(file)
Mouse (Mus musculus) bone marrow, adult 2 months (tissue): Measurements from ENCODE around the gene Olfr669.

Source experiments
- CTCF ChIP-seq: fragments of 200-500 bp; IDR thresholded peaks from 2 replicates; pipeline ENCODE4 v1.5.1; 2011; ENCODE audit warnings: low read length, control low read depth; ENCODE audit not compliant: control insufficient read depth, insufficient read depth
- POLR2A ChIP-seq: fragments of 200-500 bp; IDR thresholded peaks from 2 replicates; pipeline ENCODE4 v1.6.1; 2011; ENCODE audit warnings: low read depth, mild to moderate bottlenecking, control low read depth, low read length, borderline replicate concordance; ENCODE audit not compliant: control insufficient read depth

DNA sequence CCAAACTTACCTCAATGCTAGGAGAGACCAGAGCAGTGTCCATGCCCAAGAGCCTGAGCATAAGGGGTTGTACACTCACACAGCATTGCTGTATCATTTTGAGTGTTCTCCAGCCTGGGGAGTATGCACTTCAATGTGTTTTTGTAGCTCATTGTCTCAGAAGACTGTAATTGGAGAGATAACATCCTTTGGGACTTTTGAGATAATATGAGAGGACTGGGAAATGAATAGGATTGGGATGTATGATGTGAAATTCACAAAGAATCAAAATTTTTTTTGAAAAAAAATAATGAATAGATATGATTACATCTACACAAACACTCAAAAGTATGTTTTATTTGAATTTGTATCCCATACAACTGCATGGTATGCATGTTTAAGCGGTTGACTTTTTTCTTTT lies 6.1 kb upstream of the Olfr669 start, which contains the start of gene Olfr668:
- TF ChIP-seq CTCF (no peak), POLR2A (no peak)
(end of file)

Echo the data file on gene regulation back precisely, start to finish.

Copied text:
Mouse (Mus musculus) bone marrow, adult 2 months (tissue): Measurements from ENCODE around the gene Olfr669.

Source experiments
- CTCF ChIP-seq: fragments of 200-500 bp; IDR thresholded peaks from 2 replicates; pipeline ENCODE4 v1.5.1; 2011; ENCODE audit warnings: low read length, control low read depth; ENCODE audit not compliant: control insufficient read depth, insufficient read depth
- POLR2A ChIP-seq: fragments of 200-500 bp; IDR thresholded peaks from 2 replicates; pipeline ENCODE4 v1.6.1; 2011; ENCODE audit warnings: low read depth, mild to moderate bottlenecking, control low read depth, low read length, borderline replicate concordance; ENCODE audit not compliant: control insufficient read depth

DNA sequence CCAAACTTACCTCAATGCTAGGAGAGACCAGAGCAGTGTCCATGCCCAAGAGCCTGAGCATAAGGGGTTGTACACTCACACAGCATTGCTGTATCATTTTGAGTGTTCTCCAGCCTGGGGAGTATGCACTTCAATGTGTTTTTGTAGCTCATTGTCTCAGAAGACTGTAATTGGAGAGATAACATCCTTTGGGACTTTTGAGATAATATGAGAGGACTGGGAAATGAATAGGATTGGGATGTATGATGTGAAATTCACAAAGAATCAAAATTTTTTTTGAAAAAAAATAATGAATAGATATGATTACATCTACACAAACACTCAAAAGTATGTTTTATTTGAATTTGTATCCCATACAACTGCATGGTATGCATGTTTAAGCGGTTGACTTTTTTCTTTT lies 6.1 kb upstream of the Olfr669 start, which contains the start of gene Olfr668:
- TF ChIP-seq CTCF (no peak), POLR2A (no peak)